Late Friday night, the Department of Homeland Security released the much-anticipated solicitation for the Southwest Border Wall. Actually, it released two Requests for Proposal (RFPs) – one for a “Solid Concrete Border Wall Prototype” and one entitled, “Other Border Wall Prototype.” As the Associated Press noted:
“Both require the wall to [be] sunk at least six feet into the ground and include 25- and 50-foot automated gates for pedestrians and vehicles. The proposed wall must also be built in such a way that it would take at least an hour to cut through it with a “sledgehammer, car jack, pickaxe, chisel, battery operated impact tools, battery operated cutting tools, Oxy/acetylene torch or other similar hand-held tools.”
These simultaneous IDIQ-type solicitations contain largely identical language calling for the design and building of mock-up and prototype structures near San Diego, California. The main difference between them is that one asks for a solid concrete wall and the other for a “see-through” structure.
“See through,” you ask? The solicitation calls for “a see-through component/capability to the wall that facilitates situational awareness but does not negate the requirements listed” in other sections of the RFP. It is my understanding the request for this type of structure emanated from Border Patrol officers who want to watch activity on the other side of the border without the necessity of additional technology, such as aircraft or tower-based cameras.
From an operational aspect, this makes great sense. From a political aspect, however, the optics aren’t all that great. A “big, beautiful concrete wall” as described in the presidential campaign didn’t seem to contemplate any see-through characteristics, so maybe President Trump is actually listening to the Border Patrol agents who are on “The Line” (as it is called) at the U.S.-Mexico border. Situational awareness has a direct impact on an agent’s safety and is too important to get caught up in political theatrics.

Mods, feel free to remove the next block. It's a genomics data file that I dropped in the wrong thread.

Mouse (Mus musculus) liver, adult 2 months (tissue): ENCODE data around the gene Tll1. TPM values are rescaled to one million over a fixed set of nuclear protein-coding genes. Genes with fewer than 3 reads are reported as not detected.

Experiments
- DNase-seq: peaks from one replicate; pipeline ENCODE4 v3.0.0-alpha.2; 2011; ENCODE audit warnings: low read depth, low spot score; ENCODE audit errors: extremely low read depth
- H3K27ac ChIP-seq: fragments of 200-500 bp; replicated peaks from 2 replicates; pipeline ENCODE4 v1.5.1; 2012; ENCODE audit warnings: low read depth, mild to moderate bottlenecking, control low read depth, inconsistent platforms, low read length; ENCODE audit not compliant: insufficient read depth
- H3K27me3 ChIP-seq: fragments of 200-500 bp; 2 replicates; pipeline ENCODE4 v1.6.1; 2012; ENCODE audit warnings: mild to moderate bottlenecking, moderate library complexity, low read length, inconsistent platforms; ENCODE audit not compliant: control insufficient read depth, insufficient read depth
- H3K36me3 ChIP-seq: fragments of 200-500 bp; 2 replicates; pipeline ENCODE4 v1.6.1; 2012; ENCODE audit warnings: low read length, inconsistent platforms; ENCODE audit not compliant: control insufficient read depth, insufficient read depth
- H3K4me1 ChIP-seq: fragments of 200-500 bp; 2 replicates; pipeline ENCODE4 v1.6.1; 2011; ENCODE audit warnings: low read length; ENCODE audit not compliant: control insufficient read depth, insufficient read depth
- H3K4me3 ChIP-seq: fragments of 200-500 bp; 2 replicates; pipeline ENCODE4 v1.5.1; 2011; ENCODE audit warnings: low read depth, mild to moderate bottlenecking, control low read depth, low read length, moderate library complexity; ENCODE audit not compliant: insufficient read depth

If you read RFPs on a frequent basis (and may God bless you, if you do), one sees that most of this RFP’s language is right out of the standard DHS templates. There seemed to be a lot more verbiage under the “Buy American” sections than I have seen previously, or maybe I was noticing it more, given the recent press coverage on this issue.
The procurement approach in these RFPs is in line with DHS’ previous statements. The prototype project will move forward in two phases.
Phase I requires the submission of Concept Papers to include Qualifications Statements. These are required to be submitted before 4 PM on March 29, 2017. The concept paper/qualifications must discuss the bidder’s (1) Demonstrated Experience, (2) Management and Technical Competence and, (3) Prototype Concept Approach. Item (3) is the most important element to be evaluated. This approach will likely attract a large number of bidders given past performance is less important.
Phase II begins after the government completes its Phase I evaluation. The RFP says the government will perform a down-select of Phase I concept papers/qualifications and request Phase II submissions from only those offerors who are deemed to be the most highly qualified. The government intends to invite up to 20 offerors from among those who submitted Phase I papers/qualifications into the Phase II proposal and evaluation process. DHS contemplates that not all bidders will be asked to go forward into Phase II. They say that only the bidders with “the most highly rated Phase I concept papers/qualifications will be included in the down-select and will be notified accordingly.”